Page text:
More Evidence: Minimum Wage Increases Raise Pay Without Decreasing Employment

Growing evidence shows that minimum wage increases help to increase take-home pay and reduce poverty without reducing employment. That’s why Arkansans overwhelmingly voted to raise the minimum wage in 2018. As we wrote last week, the CBO confirmed the positive impact of a higher federal minimum wage.

However, some have pointed to a potential wrinkle at the state-level – although a minimum wage of $11.00/hour isn’t the highest in dollar terms, it would be the highest state-level minimum wage as calculated against the state’s median income. That’s what’s known as the “relative minimum wage.” The highest state-level relative minimum wage in the research literature is 0.59, meaning that the minimum wage is about 59% of the median wage. At $11.00, Arkansas’s relative minimum wage would be 0.70.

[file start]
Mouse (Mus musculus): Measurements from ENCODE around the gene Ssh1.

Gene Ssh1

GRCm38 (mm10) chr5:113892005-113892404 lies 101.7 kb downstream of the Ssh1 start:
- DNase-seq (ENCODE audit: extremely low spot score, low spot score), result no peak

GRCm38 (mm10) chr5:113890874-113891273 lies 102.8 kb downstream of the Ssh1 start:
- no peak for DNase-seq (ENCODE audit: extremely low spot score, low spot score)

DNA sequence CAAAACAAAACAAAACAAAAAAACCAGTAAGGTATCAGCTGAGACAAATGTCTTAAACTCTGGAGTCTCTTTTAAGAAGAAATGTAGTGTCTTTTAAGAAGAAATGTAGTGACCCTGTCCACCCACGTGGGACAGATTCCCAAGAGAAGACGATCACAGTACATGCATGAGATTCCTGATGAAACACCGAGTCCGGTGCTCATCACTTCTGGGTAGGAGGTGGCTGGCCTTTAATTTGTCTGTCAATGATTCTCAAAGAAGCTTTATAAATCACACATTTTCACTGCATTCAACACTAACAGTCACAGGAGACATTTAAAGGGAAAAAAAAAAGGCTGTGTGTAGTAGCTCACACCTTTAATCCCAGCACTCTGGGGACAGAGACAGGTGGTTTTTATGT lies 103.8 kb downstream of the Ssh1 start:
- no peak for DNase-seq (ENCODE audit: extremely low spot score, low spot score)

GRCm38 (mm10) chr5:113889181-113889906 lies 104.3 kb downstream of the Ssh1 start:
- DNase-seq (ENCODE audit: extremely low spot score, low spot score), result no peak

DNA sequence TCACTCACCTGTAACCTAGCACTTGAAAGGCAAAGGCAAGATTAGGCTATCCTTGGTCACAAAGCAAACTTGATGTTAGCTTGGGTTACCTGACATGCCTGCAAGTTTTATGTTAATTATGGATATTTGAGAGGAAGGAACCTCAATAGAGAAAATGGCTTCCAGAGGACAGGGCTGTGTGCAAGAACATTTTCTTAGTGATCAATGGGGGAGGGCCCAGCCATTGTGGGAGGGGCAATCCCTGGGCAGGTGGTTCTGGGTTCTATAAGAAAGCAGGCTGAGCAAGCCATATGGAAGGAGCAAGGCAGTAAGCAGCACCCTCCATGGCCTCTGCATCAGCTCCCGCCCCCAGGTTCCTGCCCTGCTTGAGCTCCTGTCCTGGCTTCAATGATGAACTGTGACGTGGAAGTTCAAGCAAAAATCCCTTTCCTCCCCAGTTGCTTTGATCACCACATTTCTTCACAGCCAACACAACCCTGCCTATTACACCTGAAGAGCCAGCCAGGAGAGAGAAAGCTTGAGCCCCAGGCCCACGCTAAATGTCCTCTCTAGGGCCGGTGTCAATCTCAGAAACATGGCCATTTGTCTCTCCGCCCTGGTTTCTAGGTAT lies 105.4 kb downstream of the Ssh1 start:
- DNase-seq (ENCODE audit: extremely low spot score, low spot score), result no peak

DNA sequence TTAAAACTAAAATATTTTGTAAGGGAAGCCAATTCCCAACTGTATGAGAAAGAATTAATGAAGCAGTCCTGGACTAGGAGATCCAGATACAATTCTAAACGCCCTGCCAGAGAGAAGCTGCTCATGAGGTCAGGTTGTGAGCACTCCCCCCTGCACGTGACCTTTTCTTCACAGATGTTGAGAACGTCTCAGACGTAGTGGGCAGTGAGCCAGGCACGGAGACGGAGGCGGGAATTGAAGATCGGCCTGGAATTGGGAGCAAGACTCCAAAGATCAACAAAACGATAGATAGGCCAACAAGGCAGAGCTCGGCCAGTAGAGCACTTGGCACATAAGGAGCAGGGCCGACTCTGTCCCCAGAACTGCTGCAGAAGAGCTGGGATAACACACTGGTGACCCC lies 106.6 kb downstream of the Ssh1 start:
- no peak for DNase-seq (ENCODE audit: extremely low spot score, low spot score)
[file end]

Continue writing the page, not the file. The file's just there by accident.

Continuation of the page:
A new study addresses this issue by looking at county-level data in states that have raised the minimum wage. They found state-level increases to the minimum wage that put the relative minimum wage as high as 0.82, more than Arkansas’s new relative minimum wage.

The results confirm what the previous evidence on the minimum wage suggested; the researchers found “no adverse effects on employment, weekly hours or annual weeks worked,” but did find positive impacts on wages that lead to “substantial declines in household and child poverty.”